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ODAC Rejects Temodal for Use in Advanced Melanoma

ODAC Rejects Temodal for Use in Advanced Melanoma

BETHESDA, Md—The Oncology Drugs Advisory Committee (ODAC) has voted not to recommend that the FDA approve Temodal (temozolomide, Schering) for the first-line treatment of patients with metastatic malignant melanoma. The 10 to 0 vote, with one member abstaining, followed a spirited discussion in which committee members not only questioned the value of Temodal in advanced melanoma, but also that of DTIC-Dome (dacarbazine, Bayer), which the FDA approved in 1975 for treating the disease.

In early January, the same committee recommended that the FDA grant accelerated approval to Temodal for the treatment of recurrent anaplastic astrocytoma.

In its quest to expand Temodal’s approval to advanced melanoma, Schering presented data from one randomized clinical trial that compared the drug to DTIC-Dome in 305 patients treated at 34 sites in 14 countries. None of the treatment centers were in the United States. Temo-dal is essentially an analog of dacarbazine. However, it can be given orally, while DTIC requires IV administration.

“We recognize that Temodal is not a breakthrough in the treatment of metastatic melanoma,” said Colin Turnbull, PhD, Schering’s vice president for Oncology Clinical Research. However, the company argued that Temodal’s equivalent effectiveness to DTIC, its safety profile, and its ease of administration made the drug approvable.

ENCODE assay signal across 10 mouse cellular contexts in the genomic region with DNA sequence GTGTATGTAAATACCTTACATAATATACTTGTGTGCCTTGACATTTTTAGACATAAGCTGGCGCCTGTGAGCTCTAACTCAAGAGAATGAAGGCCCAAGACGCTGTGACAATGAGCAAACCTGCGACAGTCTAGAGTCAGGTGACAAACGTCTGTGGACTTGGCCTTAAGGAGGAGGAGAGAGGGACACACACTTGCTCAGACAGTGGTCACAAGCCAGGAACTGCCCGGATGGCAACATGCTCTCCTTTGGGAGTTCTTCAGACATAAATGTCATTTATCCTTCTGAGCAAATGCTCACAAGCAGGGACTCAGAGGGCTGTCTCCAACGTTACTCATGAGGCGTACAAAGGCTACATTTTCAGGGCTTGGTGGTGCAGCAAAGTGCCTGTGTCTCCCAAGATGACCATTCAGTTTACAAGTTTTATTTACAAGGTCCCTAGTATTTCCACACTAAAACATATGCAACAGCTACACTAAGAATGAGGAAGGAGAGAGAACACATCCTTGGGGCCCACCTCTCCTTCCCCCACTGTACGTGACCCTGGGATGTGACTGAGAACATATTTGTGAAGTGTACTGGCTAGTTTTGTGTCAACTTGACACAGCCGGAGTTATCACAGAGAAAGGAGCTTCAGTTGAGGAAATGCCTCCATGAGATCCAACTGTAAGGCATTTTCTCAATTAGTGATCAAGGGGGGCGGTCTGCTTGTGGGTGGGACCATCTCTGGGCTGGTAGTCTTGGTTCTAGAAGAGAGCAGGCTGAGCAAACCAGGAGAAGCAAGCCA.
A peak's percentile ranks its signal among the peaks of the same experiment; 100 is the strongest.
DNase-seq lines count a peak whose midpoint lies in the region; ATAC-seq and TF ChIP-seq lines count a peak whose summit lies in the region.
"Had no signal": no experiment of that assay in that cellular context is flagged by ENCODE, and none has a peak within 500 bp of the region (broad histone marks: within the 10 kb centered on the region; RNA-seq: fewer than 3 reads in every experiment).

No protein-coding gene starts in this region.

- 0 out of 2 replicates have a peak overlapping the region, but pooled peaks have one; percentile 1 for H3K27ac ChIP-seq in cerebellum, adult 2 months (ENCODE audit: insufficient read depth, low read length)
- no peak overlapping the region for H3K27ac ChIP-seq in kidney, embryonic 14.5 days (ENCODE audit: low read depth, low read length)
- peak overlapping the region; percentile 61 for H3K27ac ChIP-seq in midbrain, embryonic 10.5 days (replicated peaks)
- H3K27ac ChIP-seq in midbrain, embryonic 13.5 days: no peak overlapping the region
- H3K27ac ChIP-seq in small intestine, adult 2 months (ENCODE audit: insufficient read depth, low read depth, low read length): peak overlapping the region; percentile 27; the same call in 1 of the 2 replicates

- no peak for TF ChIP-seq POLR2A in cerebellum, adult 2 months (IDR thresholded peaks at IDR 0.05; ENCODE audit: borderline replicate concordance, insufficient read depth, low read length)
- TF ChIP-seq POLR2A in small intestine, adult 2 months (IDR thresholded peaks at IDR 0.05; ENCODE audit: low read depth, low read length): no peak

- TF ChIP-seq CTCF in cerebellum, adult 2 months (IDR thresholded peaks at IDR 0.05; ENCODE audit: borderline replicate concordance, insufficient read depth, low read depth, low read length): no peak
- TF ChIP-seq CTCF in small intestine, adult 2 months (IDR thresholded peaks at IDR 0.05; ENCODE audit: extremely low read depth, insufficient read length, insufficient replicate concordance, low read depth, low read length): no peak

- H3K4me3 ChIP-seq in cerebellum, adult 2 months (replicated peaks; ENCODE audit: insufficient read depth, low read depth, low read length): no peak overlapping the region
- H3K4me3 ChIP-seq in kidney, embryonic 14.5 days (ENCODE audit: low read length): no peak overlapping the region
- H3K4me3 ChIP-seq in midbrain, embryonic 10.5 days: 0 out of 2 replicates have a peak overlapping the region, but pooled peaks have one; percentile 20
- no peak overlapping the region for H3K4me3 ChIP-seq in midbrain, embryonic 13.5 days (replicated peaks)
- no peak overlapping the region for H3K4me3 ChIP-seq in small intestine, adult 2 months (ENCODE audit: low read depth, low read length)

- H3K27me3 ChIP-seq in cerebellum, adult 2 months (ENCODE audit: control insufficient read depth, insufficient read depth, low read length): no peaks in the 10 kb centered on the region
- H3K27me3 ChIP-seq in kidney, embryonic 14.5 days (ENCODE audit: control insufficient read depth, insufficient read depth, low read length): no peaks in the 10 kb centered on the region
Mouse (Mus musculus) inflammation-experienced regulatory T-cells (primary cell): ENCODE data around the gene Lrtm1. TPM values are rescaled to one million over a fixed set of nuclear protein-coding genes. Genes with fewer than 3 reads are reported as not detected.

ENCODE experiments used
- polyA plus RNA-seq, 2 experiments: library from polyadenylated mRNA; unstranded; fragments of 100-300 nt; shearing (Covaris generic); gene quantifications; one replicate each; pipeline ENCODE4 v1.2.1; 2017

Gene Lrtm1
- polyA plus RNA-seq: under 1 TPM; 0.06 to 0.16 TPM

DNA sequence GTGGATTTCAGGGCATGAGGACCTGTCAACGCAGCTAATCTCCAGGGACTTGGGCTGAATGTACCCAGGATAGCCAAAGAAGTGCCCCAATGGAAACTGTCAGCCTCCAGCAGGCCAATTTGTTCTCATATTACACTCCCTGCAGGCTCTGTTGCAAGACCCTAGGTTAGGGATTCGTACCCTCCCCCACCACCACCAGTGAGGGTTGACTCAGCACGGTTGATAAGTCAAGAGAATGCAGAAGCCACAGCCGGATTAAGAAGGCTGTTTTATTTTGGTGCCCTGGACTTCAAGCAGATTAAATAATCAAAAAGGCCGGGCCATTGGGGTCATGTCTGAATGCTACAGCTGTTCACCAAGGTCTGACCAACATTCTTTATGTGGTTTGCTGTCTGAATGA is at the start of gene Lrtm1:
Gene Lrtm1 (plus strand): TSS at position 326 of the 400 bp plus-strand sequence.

Six-month median survival was 7.7 months among the 156 Temodal-treated patients vs 6.4 months for the 149 DTIC-treated patients (P = .2). The Temodal group had 4 complete and 17 partial responders vs 4 complete and 14 partial responders in the DTIC group (P = .7), according to the company’s analysis.

The FDA reviewers, however, reported 4 complete and 15 partial responders among Temodal recipients, compared to 4 complete and 10 partial responders among those who got DTIC (P = .43). Among responders, the median response duration was 5.53 months in the Temodal group vs 3.22 months in the DTIC patients.

Overall survival in the 305 patients was the study’s primary endpoint. According to Schering, 13 patients in the Temodal group were alive at 2 years, compared with 5 patients in the DTIC group. The company also reported that among responders, 19 in the Temodal group were alive at 12 months; 15 at 18 months; and 13 at 24 months. In the DTIC group, 13 responders were alive at 12 months; 10 at 18 months; and 5 at 24 months.

“The problem is that equivalence of temozolomide to dacarbazine in survival does not demonstrate temozolomide’s efficacy (effect on survival) because dacarbazine has not been shown to have any effect on survival in advanced, metastatic malignant melanoma,” an FDA staff document noted.

ODAC members agreed. “I don’t think the results of this study demonstrate that temozolomide has been shown to be an effective drug in this disease,” said David H. Johnson, MD, director of medical oncology at Vanderbilt University.

The Schering-sponsored study was designed to demonstrate the superiority of Temodal to DTIC. Its failure to do so weighed heavily in the ODAC discussions. Several committee members suggested that the problem really lay with DTIC, which they viewed as ineffective against metastatic melanoma despite its nearly quarter century on the market.

“We have the opportunity to say that in 1975 an error was made,” said Derek Raghavan, MD, PhD, associate director of the University of Southern California’s Norris Comprehensive Cancer Center. “Patients with melanoma deserve effective treatment. They don’t deserve ineffective treatment, and that’s probably what DTIC is.”

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